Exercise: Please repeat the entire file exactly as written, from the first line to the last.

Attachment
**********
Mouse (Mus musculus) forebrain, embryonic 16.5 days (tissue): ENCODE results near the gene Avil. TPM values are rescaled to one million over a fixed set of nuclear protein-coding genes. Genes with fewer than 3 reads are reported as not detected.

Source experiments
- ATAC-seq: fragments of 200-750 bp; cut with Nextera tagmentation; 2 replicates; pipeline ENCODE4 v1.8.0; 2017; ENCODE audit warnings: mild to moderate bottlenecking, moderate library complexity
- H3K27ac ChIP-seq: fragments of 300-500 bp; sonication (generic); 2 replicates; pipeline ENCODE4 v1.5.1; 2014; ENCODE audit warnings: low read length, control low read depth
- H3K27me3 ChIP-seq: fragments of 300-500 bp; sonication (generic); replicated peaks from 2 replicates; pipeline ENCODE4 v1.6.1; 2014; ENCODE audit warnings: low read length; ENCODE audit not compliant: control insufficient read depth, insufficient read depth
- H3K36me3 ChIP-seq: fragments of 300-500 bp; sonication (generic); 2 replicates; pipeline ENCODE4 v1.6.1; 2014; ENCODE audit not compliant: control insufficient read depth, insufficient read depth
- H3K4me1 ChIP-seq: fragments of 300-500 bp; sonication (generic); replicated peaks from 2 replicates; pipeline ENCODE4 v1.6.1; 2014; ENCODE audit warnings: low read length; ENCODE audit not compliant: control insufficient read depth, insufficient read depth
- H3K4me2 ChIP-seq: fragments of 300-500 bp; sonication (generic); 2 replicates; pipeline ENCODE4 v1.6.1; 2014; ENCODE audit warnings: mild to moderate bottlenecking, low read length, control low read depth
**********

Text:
Mouse (Mus musculus) forebrain, embryonic 16.5 days (tissue): ENCODE results near the gene Avil. TPM values are rescaled to one million over a fixed set of nuclear protein-coding genes. Genes with fewer than 3 reads are reported as not detected.

Source experiments
- ATAC-seq: fragments of 200-750 bp; cut with Nextera tagmentation; 2 replicates; pipeline ENCODE4 v1.8.0; 2017; ENCODE audit warnings: mild to moderate bottlenecking, moderate library complexity
- H3K27ac ChIP-seq: fragments of 300-500 bp; sonication (generic); 2 replicates; pipeline ENCODE4 v1.5.1; 2014; ENCODE audit warnings: low read length, control low read depth
- H3K27me3 ChIP-seq: fragments of 300-500 bp; sonication (generic); replicated peaks from 2 replicates; pipeline ENCODE4 v1.6.1; 2014; ENCODE audit warnings: low read length; ENCODE audit not compliant: control insufficient read depth, insufficient read depth
- H3K36me3 ChIP-seq: fragments of 300-500 bp; sonication (generic); 2 replicates; pipeline ENCODE4 v1.6.1; 2014; ENCODE audit not compliant: control insufficient read depth, insufficient read depth
- H3K4me1 ChIP-seq: fragments of 300-500 bp; sonication (generic); replicated peaks from 2 replicates; pipeline ENCODE4 v1.6.1; 2014; ENCODE audit warnings: low read length; ENCODE audit not compliant: control insufficient read depth, insufficient read depth
- H3K4me2 ChIP-seq: fragments of 300-500 bp; sonication (generic); 2 replicates; pipeline ENCODE4 v1.6.1; 2014; ENCODE audit warnings: mild to moderate bottlenecking, low read length, control low read depth